For making the world smaller with the first jumbo jet
When the Boeing 747 made its maiden flight 50 years ago, long-haul air travel was just taking off. Once that twin-aisle, wide-body passenger plane took to the skies, everything changed. As the first of the “jumbo jets,” it more than doubled the number of passengers that airlines could pack onto a flight, dramatically reducing fuel cost per passenger and making flying more affordable—and more accessible.
Before jetsetting could go mainstream, Boeing had to figure out how to mass-produce the new aircraft. The 747 was so large that no existing facilities could accommodate it, forcing Boeing to create a new factory in Everett, Washington, USA. Airports had to adapt too, lengthening runways and redesigning terminals. (Because of its noise, newer airports were located farther from cities, helping boost suburban economies.)
Number of passengers carried by the 747 since it debuted in 1970
The first plane was built in 28 months—14 months faster than usual for passenger planes—despite the fact that heated design debates and competition for engineers within Boeing nearly derailed the project. A subsequent obstacle: supersonic jets such as the Concorde, which were supposed to dethrone the 747. That never happened. Even after the 1973 oil crisis led some airlines to favor smaller, more fuel-efficient jets, the appeal of the 747 could not be denied. Boeing amped up the luxury in the jet’s roomy cabins. Lounges featured swivel chairs, wide-screen movies, fully stocked pubs with arcade games, even a grand piano. The 747 has carried more than 3.5 billion passengers, hauled space shuttles for NASA and staked its claim as the plane of choice for world leaders.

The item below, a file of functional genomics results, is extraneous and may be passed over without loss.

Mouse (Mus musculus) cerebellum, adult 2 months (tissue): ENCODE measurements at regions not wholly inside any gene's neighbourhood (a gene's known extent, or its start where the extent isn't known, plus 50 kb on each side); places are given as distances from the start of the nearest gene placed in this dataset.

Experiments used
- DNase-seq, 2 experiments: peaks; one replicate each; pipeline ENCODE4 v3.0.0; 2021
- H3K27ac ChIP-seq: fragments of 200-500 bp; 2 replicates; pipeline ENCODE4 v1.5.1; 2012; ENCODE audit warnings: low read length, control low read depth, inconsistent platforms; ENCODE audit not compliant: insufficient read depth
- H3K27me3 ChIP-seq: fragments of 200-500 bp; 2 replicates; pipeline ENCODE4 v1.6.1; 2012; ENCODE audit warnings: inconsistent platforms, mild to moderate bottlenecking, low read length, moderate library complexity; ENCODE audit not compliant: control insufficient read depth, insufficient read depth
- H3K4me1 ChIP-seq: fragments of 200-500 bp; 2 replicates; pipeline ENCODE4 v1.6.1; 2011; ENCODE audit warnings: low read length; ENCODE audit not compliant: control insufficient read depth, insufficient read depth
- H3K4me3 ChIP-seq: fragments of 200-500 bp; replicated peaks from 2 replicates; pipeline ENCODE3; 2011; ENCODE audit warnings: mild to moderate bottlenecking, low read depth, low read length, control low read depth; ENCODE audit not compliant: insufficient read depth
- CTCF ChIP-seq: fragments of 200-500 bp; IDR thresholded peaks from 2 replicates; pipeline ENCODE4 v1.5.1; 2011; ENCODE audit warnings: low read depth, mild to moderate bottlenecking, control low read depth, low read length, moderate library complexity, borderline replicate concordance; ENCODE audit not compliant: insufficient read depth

While U.S. airlines retired the jet in December 2018 (some international carriers and freight companies continue to use it), the 747 remains a symbol of inspiration for a generation of globe-trotters. When Pan American World Airways made the first commercial flight of a 747 in 1970, just over 310 million people traveled by plane each year; today that number is more than 4 billion.
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